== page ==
Regardless of who is misidentified, the problem seems likely to grow. A 2019 report suggests there are 70 million security cameras installed in the U.S., the vast majority of them in retail locations. All of that footage is now becoming problematic because of the new technology, according to Jay Stanley, a senior policy analyst with the ACLU. “With facial recognition, the camera’s eyes are no longer dumb,” he says.

It is now much easier to use surveillance video to quickly home in on a suspect. Police no longer have to flip through mug books to find someone who resembles someone in a CCTV video. They simply run the security footage through an automated facial recognition database. 

And it’s very likely that your face, like Robert Williams’, is in one of those databases. According to a 2016 study by Georgetown Law, more than 117 million Americans were in some kind of law enforcement facial recognition database. That was roughly half of all adults in the U.S., and privacy experts agree that the number is far larger now. Some facial recognition databases contain billions of images. 

While those databases include mug shots, consumers who never had any run-ins with the law—Robert Williams had no criminal record—can end up in this virtual lineup without knowing it. The databases include driver’s license and state ID photos, along with images posted on social media and elsewhere online. 

What's Next for Facial Recognition

Facial recognition technology works pretty well for tagging photos in social media—and when it doesn’t, the harms are contained. But things are different when it comes to law enforcement.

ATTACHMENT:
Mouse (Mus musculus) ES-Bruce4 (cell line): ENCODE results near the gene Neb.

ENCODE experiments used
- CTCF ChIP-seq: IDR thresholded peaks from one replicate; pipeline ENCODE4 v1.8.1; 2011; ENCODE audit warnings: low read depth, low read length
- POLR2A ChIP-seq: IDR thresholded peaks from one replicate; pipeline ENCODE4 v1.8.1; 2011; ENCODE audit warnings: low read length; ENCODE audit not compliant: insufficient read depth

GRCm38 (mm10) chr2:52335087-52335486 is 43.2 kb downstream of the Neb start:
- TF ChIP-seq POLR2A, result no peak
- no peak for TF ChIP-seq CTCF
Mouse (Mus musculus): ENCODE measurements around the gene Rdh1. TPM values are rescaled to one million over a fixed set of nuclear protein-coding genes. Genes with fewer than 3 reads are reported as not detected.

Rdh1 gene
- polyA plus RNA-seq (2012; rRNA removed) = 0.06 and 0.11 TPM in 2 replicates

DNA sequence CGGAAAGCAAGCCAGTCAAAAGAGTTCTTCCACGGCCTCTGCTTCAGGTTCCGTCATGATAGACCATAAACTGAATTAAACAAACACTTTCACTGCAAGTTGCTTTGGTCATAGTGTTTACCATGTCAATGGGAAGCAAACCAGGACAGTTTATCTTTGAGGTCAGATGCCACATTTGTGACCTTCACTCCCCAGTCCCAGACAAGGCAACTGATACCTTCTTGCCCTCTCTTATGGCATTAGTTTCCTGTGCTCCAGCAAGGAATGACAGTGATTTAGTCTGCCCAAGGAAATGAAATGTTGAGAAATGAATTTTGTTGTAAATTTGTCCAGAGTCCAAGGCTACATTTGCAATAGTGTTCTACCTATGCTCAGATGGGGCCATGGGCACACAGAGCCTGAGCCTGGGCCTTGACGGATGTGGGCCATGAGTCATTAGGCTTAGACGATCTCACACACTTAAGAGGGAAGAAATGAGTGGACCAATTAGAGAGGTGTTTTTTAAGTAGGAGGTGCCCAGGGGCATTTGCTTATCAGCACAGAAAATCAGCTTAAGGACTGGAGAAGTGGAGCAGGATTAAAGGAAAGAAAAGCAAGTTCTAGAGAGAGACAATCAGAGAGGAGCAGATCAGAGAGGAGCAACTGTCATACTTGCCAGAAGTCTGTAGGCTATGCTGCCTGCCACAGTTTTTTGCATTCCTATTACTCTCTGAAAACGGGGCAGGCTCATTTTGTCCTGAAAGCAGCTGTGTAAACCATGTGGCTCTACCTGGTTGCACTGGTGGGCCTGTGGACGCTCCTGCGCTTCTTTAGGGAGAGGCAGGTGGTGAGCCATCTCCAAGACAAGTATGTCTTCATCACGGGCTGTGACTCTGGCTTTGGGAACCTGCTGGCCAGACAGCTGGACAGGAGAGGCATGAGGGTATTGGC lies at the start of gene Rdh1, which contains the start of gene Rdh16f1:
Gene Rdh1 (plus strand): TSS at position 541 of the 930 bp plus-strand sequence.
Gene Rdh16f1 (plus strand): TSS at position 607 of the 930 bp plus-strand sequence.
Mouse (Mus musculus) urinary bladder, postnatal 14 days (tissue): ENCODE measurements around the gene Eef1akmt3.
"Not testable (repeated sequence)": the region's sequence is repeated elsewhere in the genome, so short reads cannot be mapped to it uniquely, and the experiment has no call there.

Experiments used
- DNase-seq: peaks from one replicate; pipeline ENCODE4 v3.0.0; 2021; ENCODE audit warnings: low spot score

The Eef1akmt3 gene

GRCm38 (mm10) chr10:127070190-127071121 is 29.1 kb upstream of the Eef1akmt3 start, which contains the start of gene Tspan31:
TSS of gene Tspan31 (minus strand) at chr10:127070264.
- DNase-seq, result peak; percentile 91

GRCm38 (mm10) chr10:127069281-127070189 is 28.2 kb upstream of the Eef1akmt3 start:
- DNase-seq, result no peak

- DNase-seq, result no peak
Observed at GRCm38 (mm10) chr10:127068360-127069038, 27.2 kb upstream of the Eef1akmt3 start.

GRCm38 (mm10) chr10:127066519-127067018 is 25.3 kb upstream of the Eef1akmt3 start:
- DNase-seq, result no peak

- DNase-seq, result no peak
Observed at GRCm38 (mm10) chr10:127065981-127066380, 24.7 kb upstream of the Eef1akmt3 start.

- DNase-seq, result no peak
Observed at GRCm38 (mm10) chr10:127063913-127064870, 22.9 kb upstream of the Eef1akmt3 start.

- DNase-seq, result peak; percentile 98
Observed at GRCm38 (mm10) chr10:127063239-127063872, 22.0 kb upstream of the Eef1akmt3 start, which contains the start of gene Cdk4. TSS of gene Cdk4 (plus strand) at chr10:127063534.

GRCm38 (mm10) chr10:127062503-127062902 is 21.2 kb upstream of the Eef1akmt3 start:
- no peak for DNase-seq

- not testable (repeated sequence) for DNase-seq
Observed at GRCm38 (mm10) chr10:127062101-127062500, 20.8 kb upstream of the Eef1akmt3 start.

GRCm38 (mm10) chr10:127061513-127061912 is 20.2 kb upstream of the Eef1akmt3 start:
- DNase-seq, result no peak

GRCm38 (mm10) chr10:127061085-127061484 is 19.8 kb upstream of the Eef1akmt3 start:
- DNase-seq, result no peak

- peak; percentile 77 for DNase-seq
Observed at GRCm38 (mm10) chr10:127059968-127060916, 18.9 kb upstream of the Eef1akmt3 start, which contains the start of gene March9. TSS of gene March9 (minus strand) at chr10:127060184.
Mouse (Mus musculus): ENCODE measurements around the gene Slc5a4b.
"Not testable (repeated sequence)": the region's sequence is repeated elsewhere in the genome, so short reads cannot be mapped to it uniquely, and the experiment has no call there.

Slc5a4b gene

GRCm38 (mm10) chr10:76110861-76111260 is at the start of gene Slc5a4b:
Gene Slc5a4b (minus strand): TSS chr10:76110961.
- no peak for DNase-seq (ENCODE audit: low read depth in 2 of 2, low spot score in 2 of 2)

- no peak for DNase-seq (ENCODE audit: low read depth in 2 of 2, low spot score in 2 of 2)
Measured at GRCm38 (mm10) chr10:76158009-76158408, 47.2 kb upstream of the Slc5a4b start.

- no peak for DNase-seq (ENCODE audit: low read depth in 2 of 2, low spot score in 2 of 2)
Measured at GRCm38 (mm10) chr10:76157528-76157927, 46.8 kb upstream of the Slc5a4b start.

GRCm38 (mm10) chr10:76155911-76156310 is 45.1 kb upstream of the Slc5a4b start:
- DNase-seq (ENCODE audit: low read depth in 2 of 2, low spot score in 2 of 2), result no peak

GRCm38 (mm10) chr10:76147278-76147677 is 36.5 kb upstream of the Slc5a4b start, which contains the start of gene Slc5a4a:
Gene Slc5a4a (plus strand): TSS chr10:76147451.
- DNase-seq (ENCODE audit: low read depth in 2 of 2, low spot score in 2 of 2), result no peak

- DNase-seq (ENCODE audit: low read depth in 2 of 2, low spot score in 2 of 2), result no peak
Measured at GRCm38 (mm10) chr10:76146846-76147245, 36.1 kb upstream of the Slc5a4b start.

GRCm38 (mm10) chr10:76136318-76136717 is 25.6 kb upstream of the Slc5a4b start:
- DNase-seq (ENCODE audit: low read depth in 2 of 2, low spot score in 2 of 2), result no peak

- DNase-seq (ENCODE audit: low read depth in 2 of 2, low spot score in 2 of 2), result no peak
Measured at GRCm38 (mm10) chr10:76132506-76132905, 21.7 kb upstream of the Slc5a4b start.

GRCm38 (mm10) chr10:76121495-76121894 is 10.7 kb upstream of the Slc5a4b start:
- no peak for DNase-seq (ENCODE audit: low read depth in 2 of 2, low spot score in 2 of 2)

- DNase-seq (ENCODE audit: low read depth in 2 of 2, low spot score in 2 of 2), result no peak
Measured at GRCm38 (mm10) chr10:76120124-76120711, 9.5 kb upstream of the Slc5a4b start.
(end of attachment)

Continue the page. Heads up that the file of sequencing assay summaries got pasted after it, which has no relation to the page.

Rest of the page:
The Detroit Police Department has safeguards in place that could have kept Robert Williams from being arrested. But, according to both the lawsuit and the city’s statement, detectives placed so much faith in the technology—social scientists call this “automation bias”—that they bypassed the department’s procedures. A detective obtained a warrant for Williams’ arrest based on identification by a security guard who wasn’t in the store when the crime occurred. 

There has been pushback against the use of facial recognition by police. San Francisco and Somerville, Mass., are among several cities that have placed restrictions or outright bans on the use of facial recognition software by law enforcement, and at least 26 states have considered legislation that would do the same. 

Additionally, some of the country’s best-known technology firms have slowed their rollout of facial recognition services. “A lot of smart people have called for a moratorium on the use of facial recognition until the accuracy and disparate impact issues are worked out,” says CR’s Brookman. “Amazon, for instance, agreed to a one-year moratorium on police use of their facial recognition technologies a year ago—but that one year is just about up, and it’s not like all the problems have been fixed.”

Healthy skepticism of the tech could become even more important in the future as facial recognition becomes cheaper and retailers increasingly install the technology on site to alert them to both VIP customers and potential shoplifters. A number of retailers in the U.S. have at least experimented with facial recognition technology for security. It’s also used in casinos and at certain public events, here and overseas.

“We don’t know how many stores are using facial recognition and how they’re using it,” the ACLU’s Stanley says. “Retailers want to watch their customers, while making them feel like they’re not being watched.”